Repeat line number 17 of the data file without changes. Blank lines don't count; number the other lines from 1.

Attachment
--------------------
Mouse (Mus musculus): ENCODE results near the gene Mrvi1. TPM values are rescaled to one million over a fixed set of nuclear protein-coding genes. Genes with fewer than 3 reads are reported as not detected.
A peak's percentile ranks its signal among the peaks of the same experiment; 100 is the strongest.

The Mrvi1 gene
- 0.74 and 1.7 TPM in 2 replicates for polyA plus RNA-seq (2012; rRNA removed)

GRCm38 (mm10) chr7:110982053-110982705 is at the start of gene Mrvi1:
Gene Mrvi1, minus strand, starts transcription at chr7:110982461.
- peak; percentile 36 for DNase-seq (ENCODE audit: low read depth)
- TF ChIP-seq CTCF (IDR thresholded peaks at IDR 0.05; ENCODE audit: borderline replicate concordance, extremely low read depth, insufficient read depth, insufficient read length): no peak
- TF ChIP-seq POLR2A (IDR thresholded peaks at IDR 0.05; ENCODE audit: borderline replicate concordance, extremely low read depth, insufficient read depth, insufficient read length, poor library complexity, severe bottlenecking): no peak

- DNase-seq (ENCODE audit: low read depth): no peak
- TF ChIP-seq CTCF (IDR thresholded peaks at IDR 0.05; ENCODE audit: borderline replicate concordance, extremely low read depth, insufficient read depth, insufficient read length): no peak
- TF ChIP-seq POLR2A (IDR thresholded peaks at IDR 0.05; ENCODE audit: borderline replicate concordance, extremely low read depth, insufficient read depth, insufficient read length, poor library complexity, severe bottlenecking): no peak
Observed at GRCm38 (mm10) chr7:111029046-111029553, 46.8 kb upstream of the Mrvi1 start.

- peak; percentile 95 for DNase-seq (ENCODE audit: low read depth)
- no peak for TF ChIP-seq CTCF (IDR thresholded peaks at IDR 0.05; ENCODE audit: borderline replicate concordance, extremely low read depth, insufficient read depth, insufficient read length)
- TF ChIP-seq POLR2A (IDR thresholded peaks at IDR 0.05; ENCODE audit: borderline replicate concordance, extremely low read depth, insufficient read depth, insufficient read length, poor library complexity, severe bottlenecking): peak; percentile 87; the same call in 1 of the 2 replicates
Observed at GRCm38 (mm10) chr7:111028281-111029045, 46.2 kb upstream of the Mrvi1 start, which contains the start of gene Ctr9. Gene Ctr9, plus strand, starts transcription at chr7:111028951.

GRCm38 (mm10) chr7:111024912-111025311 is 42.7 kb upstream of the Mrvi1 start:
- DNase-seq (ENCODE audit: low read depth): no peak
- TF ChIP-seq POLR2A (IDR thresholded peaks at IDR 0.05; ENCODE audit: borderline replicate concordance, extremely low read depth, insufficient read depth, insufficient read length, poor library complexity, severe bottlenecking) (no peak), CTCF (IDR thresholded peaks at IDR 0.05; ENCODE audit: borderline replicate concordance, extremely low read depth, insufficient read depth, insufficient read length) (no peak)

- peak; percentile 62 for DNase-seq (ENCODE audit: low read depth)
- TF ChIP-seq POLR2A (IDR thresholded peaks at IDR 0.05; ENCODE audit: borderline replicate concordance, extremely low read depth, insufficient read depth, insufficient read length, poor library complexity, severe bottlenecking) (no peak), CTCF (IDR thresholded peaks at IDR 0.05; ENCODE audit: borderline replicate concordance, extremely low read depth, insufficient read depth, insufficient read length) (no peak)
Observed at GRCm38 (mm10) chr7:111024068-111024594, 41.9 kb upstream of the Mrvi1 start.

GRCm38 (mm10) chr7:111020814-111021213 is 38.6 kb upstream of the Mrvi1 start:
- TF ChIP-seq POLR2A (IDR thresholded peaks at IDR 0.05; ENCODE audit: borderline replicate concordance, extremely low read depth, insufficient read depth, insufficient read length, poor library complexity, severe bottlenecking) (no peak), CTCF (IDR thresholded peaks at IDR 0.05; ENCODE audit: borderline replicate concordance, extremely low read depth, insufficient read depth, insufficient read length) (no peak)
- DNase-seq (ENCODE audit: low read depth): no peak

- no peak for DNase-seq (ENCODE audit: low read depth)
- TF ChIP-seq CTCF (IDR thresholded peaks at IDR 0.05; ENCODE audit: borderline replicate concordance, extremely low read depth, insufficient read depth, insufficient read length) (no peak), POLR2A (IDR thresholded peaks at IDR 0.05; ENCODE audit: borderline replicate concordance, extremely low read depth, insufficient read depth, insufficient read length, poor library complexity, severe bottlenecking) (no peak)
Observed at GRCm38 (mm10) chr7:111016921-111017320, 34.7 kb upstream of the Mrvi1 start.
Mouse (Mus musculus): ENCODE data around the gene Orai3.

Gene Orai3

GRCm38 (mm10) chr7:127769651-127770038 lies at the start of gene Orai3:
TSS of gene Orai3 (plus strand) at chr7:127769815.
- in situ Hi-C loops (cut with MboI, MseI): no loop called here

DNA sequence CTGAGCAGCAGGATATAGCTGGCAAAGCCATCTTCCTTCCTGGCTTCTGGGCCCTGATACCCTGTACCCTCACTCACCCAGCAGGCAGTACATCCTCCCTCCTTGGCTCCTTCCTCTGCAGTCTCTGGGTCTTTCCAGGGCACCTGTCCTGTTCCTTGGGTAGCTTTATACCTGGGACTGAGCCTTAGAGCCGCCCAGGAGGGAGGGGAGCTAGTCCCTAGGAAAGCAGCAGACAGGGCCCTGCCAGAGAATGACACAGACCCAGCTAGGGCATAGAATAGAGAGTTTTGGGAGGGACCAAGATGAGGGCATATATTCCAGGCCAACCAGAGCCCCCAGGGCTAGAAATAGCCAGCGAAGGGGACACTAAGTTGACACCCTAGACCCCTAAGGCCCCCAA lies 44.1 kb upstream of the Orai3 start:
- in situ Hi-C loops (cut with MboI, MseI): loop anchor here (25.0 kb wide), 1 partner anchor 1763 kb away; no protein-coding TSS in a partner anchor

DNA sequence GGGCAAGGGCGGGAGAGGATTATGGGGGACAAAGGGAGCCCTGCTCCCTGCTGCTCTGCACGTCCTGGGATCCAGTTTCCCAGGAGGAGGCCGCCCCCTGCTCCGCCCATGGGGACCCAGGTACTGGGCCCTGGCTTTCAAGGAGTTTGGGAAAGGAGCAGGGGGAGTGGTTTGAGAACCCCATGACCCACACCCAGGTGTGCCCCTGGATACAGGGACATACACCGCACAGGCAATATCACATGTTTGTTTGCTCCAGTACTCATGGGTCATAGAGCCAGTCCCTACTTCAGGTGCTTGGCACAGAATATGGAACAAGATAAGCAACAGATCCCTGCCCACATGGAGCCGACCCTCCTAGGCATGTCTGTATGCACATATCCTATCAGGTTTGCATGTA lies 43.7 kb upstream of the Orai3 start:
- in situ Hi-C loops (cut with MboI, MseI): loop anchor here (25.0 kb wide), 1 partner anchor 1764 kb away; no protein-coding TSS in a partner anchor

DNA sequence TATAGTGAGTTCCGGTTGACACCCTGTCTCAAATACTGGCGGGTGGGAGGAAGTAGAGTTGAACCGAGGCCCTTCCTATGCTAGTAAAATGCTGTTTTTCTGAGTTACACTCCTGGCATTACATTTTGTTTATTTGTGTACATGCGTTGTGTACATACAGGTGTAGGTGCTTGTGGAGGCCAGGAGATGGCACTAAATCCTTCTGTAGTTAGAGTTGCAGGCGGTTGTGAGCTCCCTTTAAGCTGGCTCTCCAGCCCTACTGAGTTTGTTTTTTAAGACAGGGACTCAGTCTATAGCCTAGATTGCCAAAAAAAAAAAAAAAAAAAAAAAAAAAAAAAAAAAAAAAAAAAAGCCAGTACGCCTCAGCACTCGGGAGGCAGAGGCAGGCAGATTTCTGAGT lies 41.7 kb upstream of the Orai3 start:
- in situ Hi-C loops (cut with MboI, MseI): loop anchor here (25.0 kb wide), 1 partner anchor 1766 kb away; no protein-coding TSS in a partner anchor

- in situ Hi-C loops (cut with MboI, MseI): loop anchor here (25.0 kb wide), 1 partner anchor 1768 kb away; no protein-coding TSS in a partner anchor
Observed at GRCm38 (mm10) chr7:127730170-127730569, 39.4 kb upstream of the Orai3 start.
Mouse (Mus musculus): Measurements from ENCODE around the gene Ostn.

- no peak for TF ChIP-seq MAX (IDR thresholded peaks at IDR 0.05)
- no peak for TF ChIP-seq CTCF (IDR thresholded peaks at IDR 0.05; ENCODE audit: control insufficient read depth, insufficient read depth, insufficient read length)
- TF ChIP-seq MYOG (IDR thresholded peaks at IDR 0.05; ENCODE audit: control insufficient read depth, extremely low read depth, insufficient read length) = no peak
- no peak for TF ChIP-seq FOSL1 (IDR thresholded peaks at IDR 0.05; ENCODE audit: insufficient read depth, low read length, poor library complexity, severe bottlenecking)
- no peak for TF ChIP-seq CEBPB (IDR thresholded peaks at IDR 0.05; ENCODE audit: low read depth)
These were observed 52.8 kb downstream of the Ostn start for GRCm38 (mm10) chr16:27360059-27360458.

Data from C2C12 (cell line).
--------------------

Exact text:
Observed at GRCm38 (mm10) chr7:111028281-111029045, 46.2 kb upstream of the Mrvi1 start, which contains the start of gene Ctr9. Gene Ctr9, plus strand, starts transcription at chr7:111028951.